The biggest benefits for the law firms are the increased accuracy and elimination of transcription errors. When the bill leaves the firm and passes the preliminary checks in the software, no errors can be introduced into that bill as it goes through the process. You cannot have someone drop a number, and the bill does not get lost. That is a huge advantage for the law firms and increases the predictability of the system. Neither the firm nor our team has to spend time chasing a bill.
Editor: Did the IP e-billing solution's vendor provide any additional expertise to assist with your implementation?
Hoiriis: The vendor supplied the invoice processing software and expertise. These systems require software to be installed at the law firms, intermediary software outside of the firewall and then software inside the firewall. We expect a vendor to be an expert in those systems. We supplied the patent expertise to help the vendor understand how handling a patent matter differs from a litigation or corporate matter and how to categorize expenses. We also collaborated with the vendor in optimizing the IP e-billing solution's user interface to increase throughput speed for patent bills.
Editor: Do you have any suggestions for in-house counsel looking to implement an IP e-billing solution?
Hoiriis: A major tip for in-house counsel is to remember that, because patents can have up to a 20-year-life term, a lot of errors and ambiguous information can creep into and remain in the patent database. When migrating to e-billing, all the records in the database have to be accurate and up to date. That turned out to be our most significant exercise because we had to make sure that the data in our database reflected the current lawyers, organization and portfolio. Although these things are not important for maintaining the patent, suddenly they become important to make sure bills are directed quickly to the right person and the right place.
Editor: What benefits to your business processes have you realized by incorporating financial data?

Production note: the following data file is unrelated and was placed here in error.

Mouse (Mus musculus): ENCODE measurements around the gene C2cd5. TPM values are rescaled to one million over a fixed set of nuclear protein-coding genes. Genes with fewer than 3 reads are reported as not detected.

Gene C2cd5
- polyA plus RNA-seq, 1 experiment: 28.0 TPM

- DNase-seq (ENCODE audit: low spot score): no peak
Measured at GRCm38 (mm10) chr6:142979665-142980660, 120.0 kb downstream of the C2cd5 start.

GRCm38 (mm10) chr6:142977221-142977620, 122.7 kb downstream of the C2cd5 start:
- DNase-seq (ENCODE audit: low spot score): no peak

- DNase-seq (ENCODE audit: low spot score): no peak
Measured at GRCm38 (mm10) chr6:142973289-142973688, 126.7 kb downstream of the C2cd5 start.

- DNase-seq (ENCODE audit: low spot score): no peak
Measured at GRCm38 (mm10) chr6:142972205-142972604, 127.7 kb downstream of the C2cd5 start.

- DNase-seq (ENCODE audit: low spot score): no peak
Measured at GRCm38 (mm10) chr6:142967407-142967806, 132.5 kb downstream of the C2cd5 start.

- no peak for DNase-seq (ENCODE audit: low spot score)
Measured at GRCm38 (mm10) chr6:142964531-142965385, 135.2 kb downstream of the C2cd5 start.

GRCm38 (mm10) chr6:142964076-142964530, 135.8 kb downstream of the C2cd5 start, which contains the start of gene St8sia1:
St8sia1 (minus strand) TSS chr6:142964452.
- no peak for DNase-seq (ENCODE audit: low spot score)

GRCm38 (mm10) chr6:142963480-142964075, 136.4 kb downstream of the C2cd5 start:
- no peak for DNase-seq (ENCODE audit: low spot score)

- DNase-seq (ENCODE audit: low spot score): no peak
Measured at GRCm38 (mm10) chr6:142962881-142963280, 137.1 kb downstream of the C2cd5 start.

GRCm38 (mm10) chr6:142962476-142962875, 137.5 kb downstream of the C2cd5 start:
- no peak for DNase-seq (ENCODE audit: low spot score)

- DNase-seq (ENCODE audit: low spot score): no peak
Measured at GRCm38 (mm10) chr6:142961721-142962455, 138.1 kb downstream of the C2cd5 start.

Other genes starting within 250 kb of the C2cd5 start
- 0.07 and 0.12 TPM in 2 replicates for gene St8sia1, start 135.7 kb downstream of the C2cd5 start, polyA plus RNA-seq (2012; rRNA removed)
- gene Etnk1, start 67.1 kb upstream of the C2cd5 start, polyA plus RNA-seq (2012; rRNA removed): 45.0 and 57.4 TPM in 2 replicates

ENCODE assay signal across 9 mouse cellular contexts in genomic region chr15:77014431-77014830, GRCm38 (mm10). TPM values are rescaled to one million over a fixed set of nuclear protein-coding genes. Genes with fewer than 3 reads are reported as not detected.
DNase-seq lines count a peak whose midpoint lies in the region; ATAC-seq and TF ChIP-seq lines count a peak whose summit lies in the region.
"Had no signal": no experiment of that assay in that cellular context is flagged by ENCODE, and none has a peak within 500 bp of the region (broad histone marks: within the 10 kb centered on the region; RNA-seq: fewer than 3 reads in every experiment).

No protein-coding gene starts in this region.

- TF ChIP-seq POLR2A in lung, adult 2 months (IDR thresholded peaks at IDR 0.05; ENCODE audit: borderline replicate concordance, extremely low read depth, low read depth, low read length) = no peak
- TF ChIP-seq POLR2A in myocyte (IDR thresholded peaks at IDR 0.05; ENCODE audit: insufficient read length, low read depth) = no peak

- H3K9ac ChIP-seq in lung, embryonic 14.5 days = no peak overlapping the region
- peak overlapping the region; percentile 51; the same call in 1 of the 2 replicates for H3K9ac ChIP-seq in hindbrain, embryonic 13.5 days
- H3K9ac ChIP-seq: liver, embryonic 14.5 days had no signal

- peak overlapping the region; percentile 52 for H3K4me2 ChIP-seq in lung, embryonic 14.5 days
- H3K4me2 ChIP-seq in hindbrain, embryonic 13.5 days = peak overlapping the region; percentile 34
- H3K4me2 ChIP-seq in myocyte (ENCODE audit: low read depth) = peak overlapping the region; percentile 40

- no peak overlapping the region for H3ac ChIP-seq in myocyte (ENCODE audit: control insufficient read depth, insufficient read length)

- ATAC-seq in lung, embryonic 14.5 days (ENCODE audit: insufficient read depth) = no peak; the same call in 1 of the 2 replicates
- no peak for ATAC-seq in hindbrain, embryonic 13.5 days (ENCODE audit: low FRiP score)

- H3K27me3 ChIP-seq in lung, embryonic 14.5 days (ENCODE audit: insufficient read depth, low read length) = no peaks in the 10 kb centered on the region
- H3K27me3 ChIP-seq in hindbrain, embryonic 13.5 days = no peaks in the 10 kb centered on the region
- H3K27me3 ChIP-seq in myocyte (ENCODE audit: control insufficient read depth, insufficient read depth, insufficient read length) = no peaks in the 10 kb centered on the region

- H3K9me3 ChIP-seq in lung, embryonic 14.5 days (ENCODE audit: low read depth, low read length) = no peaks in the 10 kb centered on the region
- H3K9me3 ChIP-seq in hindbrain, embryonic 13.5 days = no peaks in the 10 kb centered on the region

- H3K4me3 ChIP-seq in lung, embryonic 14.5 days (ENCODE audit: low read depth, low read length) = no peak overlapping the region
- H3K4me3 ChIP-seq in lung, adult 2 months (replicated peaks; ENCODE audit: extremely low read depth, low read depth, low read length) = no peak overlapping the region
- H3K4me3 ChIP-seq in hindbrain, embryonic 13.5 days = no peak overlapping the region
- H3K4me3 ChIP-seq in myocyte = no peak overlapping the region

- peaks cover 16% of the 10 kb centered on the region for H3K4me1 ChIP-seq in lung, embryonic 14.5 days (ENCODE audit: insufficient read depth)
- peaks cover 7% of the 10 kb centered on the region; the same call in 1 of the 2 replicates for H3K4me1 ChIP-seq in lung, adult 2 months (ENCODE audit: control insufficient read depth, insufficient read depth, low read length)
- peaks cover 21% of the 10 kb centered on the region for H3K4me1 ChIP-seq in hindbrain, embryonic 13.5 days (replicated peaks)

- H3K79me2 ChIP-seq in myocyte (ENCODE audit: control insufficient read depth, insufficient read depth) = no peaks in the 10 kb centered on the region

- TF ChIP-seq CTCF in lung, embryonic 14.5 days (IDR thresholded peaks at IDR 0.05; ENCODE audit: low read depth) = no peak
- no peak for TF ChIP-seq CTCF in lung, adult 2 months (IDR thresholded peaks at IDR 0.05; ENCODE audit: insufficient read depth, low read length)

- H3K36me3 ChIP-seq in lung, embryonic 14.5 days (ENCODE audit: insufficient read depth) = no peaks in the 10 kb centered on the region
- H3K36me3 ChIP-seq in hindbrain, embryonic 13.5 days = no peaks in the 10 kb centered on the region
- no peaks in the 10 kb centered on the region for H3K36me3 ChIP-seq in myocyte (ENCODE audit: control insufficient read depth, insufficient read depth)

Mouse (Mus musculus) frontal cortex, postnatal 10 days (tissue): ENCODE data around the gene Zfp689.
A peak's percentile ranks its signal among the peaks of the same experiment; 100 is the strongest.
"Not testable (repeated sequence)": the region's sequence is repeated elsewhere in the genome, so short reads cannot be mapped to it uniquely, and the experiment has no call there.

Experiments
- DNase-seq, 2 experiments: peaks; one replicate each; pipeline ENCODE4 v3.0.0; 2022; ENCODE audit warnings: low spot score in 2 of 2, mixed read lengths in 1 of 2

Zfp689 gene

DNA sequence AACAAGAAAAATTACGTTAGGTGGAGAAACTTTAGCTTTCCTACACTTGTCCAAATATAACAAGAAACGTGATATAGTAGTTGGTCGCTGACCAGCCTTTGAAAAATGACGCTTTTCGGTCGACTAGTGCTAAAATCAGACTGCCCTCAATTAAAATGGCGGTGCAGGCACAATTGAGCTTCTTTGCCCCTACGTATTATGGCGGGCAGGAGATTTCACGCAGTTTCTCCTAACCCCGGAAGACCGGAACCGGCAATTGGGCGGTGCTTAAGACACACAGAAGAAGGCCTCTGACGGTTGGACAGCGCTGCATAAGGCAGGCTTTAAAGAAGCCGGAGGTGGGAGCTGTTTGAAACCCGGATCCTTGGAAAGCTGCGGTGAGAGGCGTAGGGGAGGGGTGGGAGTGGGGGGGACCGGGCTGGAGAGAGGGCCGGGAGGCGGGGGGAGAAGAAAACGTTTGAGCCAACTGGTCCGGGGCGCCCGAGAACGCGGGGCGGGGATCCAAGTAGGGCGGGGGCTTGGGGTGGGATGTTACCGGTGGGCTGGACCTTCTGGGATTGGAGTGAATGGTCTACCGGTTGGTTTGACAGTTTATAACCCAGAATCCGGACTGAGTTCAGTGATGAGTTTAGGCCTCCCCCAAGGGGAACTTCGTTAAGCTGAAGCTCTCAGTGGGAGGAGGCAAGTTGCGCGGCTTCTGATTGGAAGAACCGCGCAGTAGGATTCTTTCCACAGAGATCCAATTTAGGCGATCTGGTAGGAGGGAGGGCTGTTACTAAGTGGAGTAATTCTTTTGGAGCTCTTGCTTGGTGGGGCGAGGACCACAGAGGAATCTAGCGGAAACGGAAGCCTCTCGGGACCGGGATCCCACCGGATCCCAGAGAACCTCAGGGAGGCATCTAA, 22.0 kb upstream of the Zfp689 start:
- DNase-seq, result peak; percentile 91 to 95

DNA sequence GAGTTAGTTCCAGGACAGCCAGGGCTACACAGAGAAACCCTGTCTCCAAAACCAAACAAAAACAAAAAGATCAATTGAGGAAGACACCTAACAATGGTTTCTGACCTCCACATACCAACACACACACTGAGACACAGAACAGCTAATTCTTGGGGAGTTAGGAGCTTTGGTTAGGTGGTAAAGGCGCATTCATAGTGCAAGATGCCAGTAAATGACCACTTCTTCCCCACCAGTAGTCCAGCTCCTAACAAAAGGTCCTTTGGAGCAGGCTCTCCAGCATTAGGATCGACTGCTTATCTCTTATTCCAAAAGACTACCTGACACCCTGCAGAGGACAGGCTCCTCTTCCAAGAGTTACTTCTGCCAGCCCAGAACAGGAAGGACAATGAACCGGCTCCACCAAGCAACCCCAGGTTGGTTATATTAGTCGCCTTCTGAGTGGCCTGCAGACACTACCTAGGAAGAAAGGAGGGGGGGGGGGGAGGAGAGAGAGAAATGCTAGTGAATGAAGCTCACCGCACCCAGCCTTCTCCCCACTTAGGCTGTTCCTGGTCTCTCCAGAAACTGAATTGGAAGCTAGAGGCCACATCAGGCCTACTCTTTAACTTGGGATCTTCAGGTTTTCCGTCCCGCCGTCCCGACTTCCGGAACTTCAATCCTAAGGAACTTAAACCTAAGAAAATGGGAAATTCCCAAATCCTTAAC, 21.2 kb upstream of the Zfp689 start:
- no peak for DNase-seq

Hoiriis: The real advantage in e-billing is that it allows you to take the expenses and associate them with the individual cases. Honeywell has about 25,000 patent files at any point in time. Associating expenses directly with those cases and using a consistent methodology to code them enhances our capabilities for expense control and processing. That is a process that has real business benefits while also eliminating a great deal of paper work.
Editor: The UTBMS code set will be available early next year. Will Honeywell utilize that code set?
Hoiriis: Honeywell has been a part of the standard-setting process for developing the UTBMS code set from the beginning. We intend to adopt whatever code set is finalized. The key to making IP e-billing systems work is to have accurate consistent coding from the law firms. Right now, we are using a custom code set. Other in-house legal departments that have similar systems are also using their custom codes. It will be to everyone's advantage when we are all using the same set of codes. It will make it easier for the law firms to encode the same way for all their clients. That way, everyone can receive more consistent and reliable data.
Editor: Has the use of IP e-billing met your expectations?
Hoiriis: Yes. We are processing roughly 1,000 invoices per month. Your readers who are patent lawyers will recognize that our business is characterized by high numbers of low-value invoices. Litigation typically involves one invoice for a large dollar amount. For patent invoices, the average dollar amount is significantly lower, but the number of bills is much higher. We have achieved a significant advantage by eliminating the reams and reams of paper and processing all of our financial information electronically. As a result, we can easily access and manage our IP costs effectively.
Published January 1, 2007.